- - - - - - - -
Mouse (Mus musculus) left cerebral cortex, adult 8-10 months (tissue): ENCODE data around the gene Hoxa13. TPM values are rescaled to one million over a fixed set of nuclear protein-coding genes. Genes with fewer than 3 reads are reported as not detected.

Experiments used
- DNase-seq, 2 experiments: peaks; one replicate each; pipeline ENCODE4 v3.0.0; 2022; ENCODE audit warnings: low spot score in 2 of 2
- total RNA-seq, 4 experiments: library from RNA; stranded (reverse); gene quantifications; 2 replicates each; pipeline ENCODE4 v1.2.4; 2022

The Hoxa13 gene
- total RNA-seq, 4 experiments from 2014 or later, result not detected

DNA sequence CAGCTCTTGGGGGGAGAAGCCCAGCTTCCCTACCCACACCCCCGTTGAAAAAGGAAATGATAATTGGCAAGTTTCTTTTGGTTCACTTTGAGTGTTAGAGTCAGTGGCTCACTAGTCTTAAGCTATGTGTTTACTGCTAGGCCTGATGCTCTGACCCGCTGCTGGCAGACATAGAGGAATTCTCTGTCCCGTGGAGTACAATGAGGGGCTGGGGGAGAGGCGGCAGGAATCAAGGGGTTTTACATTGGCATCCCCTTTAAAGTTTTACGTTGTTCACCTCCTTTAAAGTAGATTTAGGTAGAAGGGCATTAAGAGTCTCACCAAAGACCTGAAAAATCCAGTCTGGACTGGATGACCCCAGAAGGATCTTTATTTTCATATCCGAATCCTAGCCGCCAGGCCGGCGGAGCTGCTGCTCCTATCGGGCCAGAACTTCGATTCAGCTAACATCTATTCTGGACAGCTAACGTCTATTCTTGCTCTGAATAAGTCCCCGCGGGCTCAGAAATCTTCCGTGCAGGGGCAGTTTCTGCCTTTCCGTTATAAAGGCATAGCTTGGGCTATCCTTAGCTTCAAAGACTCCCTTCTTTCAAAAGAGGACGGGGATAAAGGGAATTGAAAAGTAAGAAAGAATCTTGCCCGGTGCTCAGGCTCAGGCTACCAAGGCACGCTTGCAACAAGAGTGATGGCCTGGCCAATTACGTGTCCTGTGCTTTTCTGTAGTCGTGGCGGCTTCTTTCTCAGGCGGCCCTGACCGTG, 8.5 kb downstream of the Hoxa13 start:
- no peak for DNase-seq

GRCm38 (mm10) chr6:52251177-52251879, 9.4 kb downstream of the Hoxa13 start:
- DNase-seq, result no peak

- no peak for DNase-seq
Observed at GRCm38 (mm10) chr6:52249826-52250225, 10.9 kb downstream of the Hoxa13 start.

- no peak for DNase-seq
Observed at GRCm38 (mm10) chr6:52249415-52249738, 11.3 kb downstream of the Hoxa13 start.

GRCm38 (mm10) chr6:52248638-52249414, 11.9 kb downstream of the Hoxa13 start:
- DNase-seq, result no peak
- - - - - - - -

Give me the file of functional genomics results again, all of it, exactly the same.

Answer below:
Mouse (Mus musculus) left cerebral cortex, adult 8-10 months (tissue): ENCODE data around the gene Hoxa13. TPM values are rescaled to one million over a fixed set of nuclear protein-coding genes. Genes with fewer than 3 reads are reported as not detected.

Experiments used
- DNase-seq, 2 experiments: peaks; one replicate each; pipeline ENCODE4 v3.0.0; 2022; ENCODE audit warnings: low spot score in 2 of 2
- total RNA-seq, 4 experiments: library from RNA; stranded (reverse); gene quantifications; 2 replicates each; pipeline ENCODE4 v1.2.4; 2022

The Hoxa13 gene
- total RNA-seq, 4 experiments from 2014 or later, result not detected

DNA sequence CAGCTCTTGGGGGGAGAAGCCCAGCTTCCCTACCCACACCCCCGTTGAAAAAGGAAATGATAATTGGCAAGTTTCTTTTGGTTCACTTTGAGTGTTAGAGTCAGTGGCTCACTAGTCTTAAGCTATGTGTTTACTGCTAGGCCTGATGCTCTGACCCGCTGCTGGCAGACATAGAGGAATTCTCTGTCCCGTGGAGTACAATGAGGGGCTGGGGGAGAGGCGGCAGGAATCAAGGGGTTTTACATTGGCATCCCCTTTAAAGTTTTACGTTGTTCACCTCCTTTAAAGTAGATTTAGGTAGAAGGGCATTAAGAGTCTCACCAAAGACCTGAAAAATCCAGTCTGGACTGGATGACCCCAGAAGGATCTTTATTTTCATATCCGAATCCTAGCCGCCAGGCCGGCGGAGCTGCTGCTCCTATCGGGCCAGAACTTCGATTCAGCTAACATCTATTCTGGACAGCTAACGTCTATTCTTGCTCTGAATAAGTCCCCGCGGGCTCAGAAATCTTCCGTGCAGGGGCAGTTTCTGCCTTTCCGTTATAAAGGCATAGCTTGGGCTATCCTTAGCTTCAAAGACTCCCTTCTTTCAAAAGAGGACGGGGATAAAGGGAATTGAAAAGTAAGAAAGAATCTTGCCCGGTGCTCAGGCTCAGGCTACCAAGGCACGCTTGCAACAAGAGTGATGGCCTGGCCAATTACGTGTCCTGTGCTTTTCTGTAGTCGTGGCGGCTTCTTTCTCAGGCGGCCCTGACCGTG, 8.5 kb downstream of the Hoxa13 start:
- no peak for DNase-seq

GRCm38 (mm10) chr6:52251177-52251879, 9.4 kb downstream of the Hoxa13 start:
- DNase-seq, result no peak

- no peak for DNase-seq
Observed at GRCm38 (mm10) chr6:52249826-52250225, 10.9 kb downstream of the Hoxa13 start.

- no peak for DNase-seq
Observed at GRCm38 (mm10) chr6:52249415-52249738, 11.3 kb downstream of the Hoxa13 start.

GRCm38 (mm10) chr6:52248638-52249414, 11.9 kb downstream of the Hoxa13 start:
- DNase-seq, result no peak